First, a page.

FABERGE Era TILLANDER Imperial Russian Gold Brooch Pendant Pin Romanov Jewelry
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FABERGE Era TILLANDER Imperial Russian Gold Brooch Pendant Pin Romanov Jewelry:
LOT-GB37. A RUSSIAN IMPERIAL GOLD AND BLUE SAPPHIRE PENDANT GEM-SET WITH NATURAL DIAMONDS AND A RUBY, IN THE FORM OF A CIRCLE, HALLMARKED (AT) FOR WORKMASTER ALEXANDER TILLANDER, ST. PETERSBURG, 1899-1908.
For your consideration is a rare and important Imperial Russian 56 Gold, Diamond, Ruby, and Sapphire pendant by Imperial Russian jeweler, Alexander Tillander (AT). In the form of a circle, constructed of 14K gold, gem-set with natural white diamonds, blue sapphires, and a Burmese ruby (Burma) set at center. Hallmarked on bail for 56 Imperial Russian gold assay standard and workmaster initials AT for Alexander Tillander, c. 1909. Height is 34.50 mm. Width is 25 mm. Weight is 3.5 grams. Gemstones: 15 Sapphires. 10 Diamonds. 1 Ruby. Absolutely stunning!
Alexander Tillander was a prominent St. Petersburg jeweler. The Russian Imperial Court awarded the firm with a large number of commissions between 1909 and 1911. After the revolution, A. Tillander left St Petersburg for Finland where he died in 1918.
The Finnish company, A.Tillander was founded by Alexander Tillander who, as a young boy at the age 11, was sent out to go and take up an apprenticeship at a barber in St-Petersburg. Things didn’t go as expected and he ended up at a Finnish master goldsmith’s workshop instead. After 7 years as an apprentice, Alexander started working for a German master named Carl Becks who was a supplier for the Russian Imperial court.
In 1860, at the age of 23, Alexander started for himself in St Petersburg. Working hard, his business evolved into a successful company renowned for its quality workmanship. Following the trends of the time, Tillander produced a lot of classical revival jewelry featuring filigree and granulation over the 1870’s and did well with objects d’art made of precious materials.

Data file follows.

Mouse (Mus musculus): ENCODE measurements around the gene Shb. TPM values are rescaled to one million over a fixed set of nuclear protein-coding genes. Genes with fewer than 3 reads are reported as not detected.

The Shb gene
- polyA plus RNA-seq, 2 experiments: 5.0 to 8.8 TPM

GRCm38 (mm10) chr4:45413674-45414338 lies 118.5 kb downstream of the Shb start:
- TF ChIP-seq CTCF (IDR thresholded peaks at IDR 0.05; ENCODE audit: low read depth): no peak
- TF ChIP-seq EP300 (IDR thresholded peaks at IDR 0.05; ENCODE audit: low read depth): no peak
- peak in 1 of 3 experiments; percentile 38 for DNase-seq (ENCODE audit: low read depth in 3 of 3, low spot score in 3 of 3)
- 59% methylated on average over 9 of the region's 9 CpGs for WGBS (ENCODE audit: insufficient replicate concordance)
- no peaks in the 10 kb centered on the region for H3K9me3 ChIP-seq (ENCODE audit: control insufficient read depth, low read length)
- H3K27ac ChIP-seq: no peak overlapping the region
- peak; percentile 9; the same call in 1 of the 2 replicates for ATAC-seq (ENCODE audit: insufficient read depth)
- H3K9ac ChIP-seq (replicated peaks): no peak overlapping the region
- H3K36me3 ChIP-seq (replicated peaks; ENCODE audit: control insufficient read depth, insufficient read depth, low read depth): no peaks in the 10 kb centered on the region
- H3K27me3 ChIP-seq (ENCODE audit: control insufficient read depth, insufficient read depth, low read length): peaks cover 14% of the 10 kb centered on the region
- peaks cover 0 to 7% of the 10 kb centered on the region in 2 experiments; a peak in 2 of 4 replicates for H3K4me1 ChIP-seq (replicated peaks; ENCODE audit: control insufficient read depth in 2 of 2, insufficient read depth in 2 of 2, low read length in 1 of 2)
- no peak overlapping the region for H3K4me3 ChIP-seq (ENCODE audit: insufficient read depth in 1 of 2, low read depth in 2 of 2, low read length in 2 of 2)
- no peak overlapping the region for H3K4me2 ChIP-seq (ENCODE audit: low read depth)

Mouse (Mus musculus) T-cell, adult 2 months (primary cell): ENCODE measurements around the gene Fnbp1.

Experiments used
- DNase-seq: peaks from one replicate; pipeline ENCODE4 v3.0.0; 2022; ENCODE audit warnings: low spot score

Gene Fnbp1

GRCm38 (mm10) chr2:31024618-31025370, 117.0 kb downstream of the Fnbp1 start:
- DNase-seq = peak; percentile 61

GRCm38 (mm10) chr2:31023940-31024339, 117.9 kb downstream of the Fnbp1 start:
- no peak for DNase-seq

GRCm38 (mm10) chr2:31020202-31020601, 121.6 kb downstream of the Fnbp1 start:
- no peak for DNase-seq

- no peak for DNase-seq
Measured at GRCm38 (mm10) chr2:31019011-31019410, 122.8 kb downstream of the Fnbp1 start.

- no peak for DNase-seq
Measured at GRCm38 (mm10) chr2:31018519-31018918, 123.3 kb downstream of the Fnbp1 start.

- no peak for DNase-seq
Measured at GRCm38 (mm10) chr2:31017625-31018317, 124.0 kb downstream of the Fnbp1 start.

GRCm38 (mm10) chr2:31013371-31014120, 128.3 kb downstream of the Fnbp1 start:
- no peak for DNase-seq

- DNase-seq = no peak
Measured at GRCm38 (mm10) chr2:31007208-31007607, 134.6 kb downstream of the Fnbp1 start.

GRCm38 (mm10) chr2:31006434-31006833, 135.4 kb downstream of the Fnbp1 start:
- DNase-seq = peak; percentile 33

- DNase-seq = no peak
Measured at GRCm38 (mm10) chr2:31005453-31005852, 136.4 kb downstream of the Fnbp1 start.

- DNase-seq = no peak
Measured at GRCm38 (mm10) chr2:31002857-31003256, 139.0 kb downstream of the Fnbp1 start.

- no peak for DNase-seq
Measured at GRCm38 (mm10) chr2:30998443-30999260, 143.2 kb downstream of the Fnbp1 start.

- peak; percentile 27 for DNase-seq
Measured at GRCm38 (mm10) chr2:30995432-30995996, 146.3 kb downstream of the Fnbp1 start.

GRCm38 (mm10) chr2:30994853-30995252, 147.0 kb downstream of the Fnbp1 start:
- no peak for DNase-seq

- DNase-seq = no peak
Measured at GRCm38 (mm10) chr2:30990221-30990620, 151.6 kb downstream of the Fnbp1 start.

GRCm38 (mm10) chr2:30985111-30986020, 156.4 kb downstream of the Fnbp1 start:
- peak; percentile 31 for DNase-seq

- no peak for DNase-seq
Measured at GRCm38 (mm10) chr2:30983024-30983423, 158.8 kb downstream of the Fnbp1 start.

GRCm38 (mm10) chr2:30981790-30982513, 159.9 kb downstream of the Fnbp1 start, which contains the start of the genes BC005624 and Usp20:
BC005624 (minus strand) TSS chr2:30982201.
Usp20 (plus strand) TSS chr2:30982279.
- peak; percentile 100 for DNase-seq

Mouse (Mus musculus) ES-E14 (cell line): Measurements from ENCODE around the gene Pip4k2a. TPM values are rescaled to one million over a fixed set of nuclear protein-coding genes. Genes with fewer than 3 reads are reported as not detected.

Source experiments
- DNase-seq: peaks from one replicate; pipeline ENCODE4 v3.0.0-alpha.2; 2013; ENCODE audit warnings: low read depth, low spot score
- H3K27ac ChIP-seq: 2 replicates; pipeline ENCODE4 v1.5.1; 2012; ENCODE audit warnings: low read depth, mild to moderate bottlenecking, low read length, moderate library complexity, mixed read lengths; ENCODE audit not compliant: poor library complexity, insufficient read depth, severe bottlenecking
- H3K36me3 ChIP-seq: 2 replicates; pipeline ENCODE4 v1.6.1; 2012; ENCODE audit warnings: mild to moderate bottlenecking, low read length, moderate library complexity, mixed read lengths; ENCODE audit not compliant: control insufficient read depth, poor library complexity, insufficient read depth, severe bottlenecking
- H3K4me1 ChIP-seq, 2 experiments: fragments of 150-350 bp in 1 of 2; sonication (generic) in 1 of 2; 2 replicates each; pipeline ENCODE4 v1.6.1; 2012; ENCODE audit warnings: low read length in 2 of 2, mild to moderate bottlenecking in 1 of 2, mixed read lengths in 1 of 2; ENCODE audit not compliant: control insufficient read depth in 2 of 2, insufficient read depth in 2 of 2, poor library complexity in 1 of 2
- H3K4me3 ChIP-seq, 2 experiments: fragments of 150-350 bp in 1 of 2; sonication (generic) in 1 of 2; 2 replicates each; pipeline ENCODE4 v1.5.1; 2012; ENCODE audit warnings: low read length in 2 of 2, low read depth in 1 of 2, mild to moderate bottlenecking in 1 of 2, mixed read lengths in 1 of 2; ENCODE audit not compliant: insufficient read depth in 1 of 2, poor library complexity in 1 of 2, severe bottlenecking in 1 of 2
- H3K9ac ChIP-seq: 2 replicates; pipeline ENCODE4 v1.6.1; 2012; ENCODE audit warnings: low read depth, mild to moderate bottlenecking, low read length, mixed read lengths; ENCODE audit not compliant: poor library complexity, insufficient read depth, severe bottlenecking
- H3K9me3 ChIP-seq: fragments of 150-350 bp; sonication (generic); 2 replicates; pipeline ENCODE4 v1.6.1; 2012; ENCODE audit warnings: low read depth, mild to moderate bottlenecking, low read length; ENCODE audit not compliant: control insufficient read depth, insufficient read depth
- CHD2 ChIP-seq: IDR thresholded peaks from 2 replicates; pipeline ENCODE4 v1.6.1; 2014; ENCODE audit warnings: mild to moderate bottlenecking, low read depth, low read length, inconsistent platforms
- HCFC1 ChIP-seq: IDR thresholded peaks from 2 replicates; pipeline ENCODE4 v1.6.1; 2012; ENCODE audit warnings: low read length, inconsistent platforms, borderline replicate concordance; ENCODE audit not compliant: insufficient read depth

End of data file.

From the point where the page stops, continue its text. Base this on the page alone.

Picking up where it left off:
In 1891, Alexander’s son, Alexander Jr., returned from a three-year journey which had led him through three different European master jewelers and gained him the position of representative of a Parisian manufacturer of diamond jewelry. Doing well for himself he became a part of the family business which he expanded with an export business of the now very popular Russian gemstone, demantoid, as well as by opening up a new branch of the business which bought and sold second-hand jewelry. At the beginning of the 20th century, he ran the entire operation by himself and business was booming.
The first Russian Revolution in 1905 didn’t affect the business too adversely and up until 1916 the company kept its head well clear of the water line. The overall misery of the first World War followed by the Bolshevik Revolution finally took its toll, however, as it did for every other Russian jewelry manufacturer. Although the Tillanders were prepared and had secured a good part of their assets abroad the anarchy that followed the 1917 revolution proved to be no healthy climate for a jeweler and the St-Petersburg shop was closed. Alexander Sr. was shot by bandits two months after the shop closed and died a year later in 1918.
Alexander Jr. didn’t return to St Petersburg after the family’s summer holiday to Finland in 1917. When by 1918 the dust settled after a short civil war, he partnered up with a Finnish jeweler named Viktor Lindman before reestablishing the family company in Helsinki where it still resides today, now in the hands of the fourth generation of Tillanders.